It's interesting - the person who brings up walkability. I always thought walkability was appealing because well, it means that it is accessible to more people (given that you don't need to take a cab, ride a bike, public transportation or drive to get somewhere). However, point well taken in that it has also come to mean that walkability might also mean becoming more exclusive. However, this is not always the case (think Georgetown) so I don't think we can make a generalization about walkability being elitist.

by DC Anon on Dec 13, 2013 12:29 pm • linkreport

An epicenter is the point above the center (the epicenter of an earthquake is the point on the surface above the center of the quake). So if 14th & P is the epicenter, the actual center is somewhere underground. And Metro is underground! So Metro is the real center. :-)

by Steve Dunham on Dec 13, 2013 12:34 pm • linkreport

@Tom Coumaris - My cousin recently moved to a condo near 14th and P. She used to be a heavy Metro user when she lived in VA but never sets foot in it now! She says everything she needs to get to now is either a short walk or $5 cab ride away. I've noticed I hardly ever use Metrorail either, since moving to the city, although there are certain Metrobuses I use.

by Capitol Hill SE on Dec 13, 2013 12:48 pm • linkreport

What does cost of living or affordability have to do with it being urban or not? If anything, the cost-to-urbanness correlation simply validates that urban amenities are scarce and in high demand.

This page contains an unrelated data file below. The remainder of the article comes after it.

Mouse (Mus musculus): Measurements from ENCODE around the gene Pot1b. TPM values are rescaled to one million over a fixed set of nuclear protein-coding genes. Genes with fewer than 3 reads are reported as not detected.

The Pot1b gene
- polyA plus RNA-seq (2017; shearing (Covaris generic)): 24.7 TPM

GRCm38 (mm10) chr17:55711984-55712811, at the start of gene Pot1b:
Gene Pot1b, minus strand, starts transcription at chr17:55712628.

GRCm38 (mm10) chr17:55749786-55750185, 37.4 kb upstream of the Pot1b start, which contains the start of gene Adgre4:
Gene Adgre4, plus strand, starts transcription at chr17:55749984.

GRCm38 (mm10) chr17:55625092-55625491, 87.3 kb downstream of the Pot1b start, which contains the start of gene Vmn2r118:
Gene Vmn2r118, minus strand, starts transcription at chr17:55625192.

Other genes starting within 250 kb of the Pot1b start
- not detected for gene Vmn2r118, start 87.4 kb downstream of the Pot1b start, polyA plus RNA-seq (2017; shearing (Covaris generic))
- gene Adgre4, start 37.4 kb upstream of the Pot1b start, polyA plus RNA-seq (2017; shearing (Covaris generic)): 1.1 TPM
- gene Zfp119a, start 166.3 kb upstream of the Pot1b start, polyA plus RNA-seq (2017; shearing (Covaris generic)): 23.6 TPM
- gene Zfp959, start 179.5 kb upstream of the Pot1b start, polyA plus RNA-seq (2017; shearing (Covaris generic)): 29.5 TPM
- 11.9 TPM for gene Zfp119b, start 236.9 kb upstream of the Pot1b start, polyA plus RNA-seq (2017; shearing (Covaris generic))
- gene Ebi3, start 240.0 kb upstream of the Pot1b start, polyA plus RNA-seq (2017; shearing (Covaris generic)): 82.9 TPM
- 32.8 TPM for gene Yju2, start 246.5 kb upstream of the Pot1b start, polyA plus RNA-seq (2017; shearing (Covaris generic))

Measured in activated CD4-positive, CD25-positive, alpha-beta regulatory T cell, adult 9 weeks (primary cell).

by Capitol Hill SE on Dec 13, 2013 12:52 pm • linkreport

@DC Anon

Regarding Adams Morgan (my neighborhood) Green is about an equal walk, especially when you consider the long escalator ride at Woodley. (I would argue that the escalators at Dupont and Woodley metros make these stations very inefficient and painful time-wise.)

Overall, there seems to be too much focus on Metro rail as essential to walkability. The buses do actually work. Adams Morgan is served by Circulator, the 42, 90s, L and few others. Once you master the bus lines and the GPS-enabled apps, bus use is very good. I use the buses way more than the Red, in particular. The Red line just isn't worth it.

by kob on Dec 13, 2013 12:53 pm • linkreport

"It's not walkability's fault!" [Deleted for violating the comment policy.]
Of course it is. We can all wax philosophical about the benefits of smart growth to our communities -- but the truth is this image of a walkable town center has been commodified and marketed exclusively to those of means. It is ruthless capitalism disguised as environmentalism or community improvement. Make no mistake, the developers gentrifying these neighborhoods are NOT some sort of benevolent force for good. They have learned that there is a lot of profit in turning neglected areas into "mixed use" retail centers (read: outdoor shopping malls with apartments on top). Do you think the Whole Foods just appeared in Logan Circle by, what, magic? No, someone decided that this would be the next playground for the rich. I live not far from Brookland where the luxury apartments being built start at nearly $2K for a 1BR. This is not equitable, and will not be until there are incentives to building housing stock for the middle class and families.
If urban planning decisions were made by the people, and not by developers, perhaps we'd have a chance at realizing smart growth as it is intended. But stop pretending that this is how it operates here in DC. A short commute to work and to happy hours is a luxury only the affluent have access to. Step outside your Ward 3 bubble and then you'd understand.

by Ginevra on Dec 13, 2013 1:30 pm • linkreport

" This is not equitable, and will not be until there are incentives to building housing stock for the middle class and families."

DC already has IZ requirements for new housing (as do some other jurisdictions) What would additional incentives look like? Are there examples of other jurisdictions that have successfully implemented them?